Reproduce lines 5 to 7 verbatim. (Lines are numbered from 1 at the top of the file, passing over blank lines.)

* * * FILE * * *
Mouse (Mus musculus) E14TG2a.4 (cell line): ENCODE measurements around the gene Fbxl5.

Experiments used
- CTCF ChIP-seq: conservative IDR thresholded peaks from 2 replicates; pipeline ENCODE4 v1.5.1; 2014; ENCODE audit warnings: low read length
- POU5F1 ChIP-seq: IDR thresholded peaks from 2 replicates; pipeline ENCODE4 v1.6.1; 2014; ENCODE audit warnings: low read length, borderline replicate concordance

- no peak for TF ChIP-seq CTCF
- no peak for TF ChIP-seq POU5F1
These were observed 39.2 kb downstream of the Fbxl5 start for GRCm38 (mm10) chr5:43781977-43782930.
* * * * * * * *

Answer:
- no peak for TF ChIP-seq CTCF
- no peak for TF ChIP-seq POU5F1
These were observed 39.2 kb downstream of the Fbxl5 start for GRCm38 (mm10) chr5:43781977-43782930.